Here is a selection of Q&As from Your Sussex Wedding magazine whether it be about flowers, hair and makeup, fashion, wedding themes, health & beauty, cakes, stationery, legal advice. If you would like your question answered by our experts, please email it to firstname.lastname@example.org
To view more expert advice on a different topic, please select one from the list below.
A rustic menu
Q. We're getting married in September at a rustic barn venue. What food would you suggest to complement our day?
A. Caroline Laughton says: In a barn setting, you'll be looking for a more relaxed feel to the menu while still keeping the wow factor. We'd suggest starting with a farmhouse sharing platter accompanied by fresh vine tomatoes and homemade crackling. To follow, a meat board piled high with two deliciously seasoned choices such as pulled pork, carved beef or slow cooked lamb, which creates a great talking point at the tables. Or maybe your guests would like a barbecue, served at the table with a mix of meats and seafood? Why not throw in a skewer with fresh salads and new potatoes served on a colourful collection of plates to set off the room and table decorations?
For dessert, you could go for the classic brownie or deconstructed mixed berry pavlova, rippled meringue kisses and popping candy.
A way to the heart
Q. How can I add an element of romance into my wedding day?
A. Nicola Gauntlett says: A Valentine's wedding is always going to be extra special. So, having chosen your fairytale venue it's now the turn of the caterers to create a banquet to remember, after all, food is the language of love!
Your menu should be indulgent, temptation on a plate. So whether you choose a beautifully cooked fillet of beef or a heart-warming plate of posh bangers and mash, true comfort food for the soul, it needs to be a feast for the eyes. Sharing platters help friends and family to get involved and form new friendships.
A subtle introduction of an aphrodisiac into the menu could also fan a spark between your guests. Oysters, chocolate, asparagus, chilli and figs are all foods we associate with romance.
Food can evoke emotions; it conjures up memories and feelings from past events. Couples often wish to introduce foods from memorable moments they have shared together, possibly a holiday or meal in a special place.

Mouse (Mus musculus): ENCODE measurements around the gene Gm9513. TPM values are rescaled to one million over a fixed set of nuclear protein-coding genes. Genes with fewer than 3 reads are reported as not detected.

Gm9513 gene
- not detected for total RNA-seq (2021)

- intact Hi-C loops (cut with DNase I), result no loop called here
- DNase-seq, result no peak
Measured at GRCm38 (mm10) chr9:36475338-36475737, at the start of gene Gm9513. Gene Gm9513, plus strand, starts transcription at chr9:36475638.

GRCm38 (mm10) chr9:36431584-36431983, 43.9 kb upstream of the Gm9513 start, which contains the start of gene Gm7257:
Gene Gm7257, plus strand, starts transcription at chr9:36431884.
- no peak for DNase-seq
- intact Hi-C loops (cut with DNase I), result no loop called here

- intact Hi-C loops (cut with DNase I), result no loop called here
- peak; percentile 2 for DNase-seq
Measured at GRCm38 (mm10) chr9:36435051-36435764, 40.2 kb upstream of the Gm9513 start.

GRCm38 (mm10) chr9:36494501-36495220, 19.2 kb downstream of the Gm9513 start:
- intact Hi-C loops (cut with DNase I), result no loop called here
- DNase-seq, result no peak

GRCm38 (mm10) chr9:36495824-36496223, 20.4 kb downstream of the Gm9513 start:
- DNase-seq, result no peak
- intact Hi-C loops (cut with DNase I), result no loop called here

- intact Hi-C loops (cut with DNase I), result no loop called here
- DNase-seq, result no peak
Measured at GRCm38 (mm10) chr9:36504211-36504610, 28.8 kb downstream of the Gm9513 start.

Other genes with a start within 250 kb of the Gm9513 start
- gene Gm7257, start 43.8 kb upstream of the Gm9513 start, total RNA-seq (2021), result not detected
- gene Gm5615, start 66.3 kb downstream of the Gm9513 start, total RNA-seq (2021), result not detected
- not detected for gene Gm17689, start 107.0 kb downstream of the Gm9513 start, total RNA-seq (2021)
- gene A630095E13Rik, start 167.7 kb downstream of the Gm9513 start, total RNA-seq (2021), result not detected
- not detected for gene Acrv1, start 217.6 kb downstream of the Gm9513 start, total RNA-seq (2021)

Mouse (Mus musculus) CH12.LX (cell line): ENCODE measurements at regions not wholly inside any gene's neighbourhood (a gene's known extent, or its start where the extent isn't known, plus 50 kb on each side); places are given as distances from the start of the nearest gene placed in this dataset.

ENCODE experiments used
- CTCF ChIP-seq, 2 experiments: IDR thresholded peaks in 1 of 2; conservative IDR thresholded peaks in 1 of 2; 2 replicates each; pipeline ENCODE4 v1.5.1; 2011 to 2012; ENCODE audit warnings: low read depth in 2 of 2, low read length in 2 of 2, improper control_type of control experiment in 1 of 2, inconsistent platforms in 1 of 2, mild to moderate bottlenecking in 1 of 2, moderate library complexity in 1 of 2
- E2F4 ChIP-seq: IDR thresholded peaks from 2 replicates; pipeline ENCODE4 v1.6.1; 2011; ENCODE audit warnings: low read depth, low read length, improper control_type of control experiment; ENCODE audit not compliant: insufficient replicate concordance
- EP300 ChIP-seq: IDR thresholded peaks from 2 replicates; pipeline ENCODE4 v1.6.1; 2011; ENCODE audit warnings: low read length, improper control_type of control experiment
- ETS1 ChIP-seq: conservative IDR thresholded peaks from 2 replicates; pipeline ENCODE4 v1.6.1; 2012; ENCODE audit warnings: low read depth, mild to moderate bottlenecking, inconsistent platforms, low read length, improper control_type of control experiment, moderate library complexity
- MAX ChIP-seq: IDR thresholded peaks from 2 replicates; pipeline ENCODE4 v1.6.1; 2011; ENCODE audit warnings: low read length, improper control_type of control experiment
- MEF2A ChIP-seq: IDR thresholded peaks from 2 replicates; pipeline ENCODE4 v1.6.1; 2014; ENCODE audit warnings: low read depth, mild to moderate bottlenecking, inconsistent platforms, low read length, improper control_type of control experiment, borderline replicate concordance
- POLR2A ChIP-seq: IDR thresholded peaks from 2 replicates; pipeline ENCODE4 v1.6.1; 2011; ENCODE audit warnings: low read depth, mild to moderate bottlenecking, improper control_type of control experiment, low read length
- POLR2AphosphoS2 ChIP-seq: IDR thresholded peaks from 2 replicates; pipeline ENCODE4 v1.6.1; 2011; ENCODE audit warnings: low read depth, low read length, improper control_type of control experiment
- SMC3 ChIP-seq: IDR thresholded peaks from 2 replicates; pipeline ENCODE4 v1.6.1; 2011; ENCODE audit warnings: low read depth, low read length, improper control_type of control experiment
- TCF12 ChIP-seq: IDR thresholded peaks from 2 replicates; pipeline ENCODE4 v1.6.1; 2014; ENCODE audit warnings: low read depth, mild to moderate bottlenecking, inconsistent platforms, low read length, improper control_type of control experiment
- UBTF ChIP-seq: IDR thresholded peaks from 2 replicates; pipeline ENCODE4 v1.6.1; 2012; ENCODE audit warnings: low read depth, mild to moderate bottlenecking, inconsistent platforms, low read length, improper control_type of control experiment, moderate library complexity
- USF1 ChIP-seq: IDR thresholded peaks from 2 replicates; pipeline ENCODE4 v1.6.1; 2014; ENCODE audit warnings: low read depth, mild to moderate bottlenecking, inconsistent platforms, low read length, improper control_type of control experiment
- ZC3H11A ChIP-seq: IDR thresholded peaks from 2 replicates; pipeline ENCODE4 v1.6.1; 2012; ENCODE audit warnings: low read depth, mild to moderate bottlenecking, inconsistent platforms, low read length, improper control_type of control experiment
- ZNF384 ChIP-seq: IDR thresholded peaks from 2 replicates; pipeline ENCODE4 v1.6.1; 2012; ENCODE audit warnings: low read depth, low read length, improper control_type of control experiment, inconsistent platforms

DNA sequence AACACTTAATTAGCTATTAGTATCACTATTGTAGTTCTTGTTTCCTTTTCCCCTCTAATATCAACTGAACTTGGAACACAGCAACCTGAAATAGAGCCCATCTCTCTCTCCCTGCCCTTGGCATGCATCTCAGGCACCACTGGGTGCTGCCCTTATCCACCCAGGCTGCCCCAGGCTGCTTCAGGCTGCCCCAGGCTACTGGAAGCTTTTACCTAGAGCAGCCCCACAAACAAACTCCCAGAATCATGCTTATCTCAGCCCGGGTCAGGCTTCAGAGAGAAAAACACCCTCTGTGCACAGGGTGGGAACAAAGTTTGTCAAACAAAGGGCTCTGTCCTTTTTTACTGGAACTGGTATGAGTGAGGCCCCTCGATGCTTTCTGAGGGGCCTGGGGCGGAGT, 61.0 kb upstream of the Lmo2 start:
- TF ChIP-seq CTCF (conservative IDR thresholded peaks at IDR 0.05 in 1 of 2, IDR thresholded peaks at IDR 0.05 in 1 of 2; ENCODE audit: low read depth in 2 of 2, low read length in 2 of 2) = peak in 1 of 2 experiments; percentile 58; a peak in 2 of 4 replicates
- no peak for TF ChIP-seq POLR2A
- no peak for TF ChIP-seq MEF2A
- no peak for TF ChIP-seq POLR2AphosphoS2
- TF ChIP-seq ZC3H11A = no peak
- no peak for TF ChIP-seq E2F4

Why not, give your loved ones tiny heart shaped boxes of chocolates as favours and instead of numbers, name your tables after famous romantic couples.
Q. How can I make my big day seasonal?
A. Caroline Laughton says: We think inspiration for a winter wedding breakfast lies in some warming spices, rich flavours and hearty dishes. Canapés with roast beef and horseradish pipette, a white pepper croute with stilton, prosciutto and honey drizzle and a hot spiced lamb meatball really fit the bill.
Starters might include a spiced squash soup or a fun sharing whole baked garlic and rosemary studded camembert with crunchy crudites.
For main course dishes, continuing the sharing theme, meat boards are a great option, with two meats portioned or carved and a choice of traditional or Mediterranean vegetables. A duo of sausages or a shortcrust pastry pie are always a winter winner or perhaps a stew with venison, smoked bacon and juniper berries might suit.
With so many puddings to choose from, a trio of desserts will cover all bases! You might like a theme such as salted caramel or clementine or just a selection of your favourites in miniature for your guests to enjoy.
If you're looking to dance the night away with some late-night nibbles on hand, we think wood fired pizzas hit the spot to complete the menu for your special winter wedding day.
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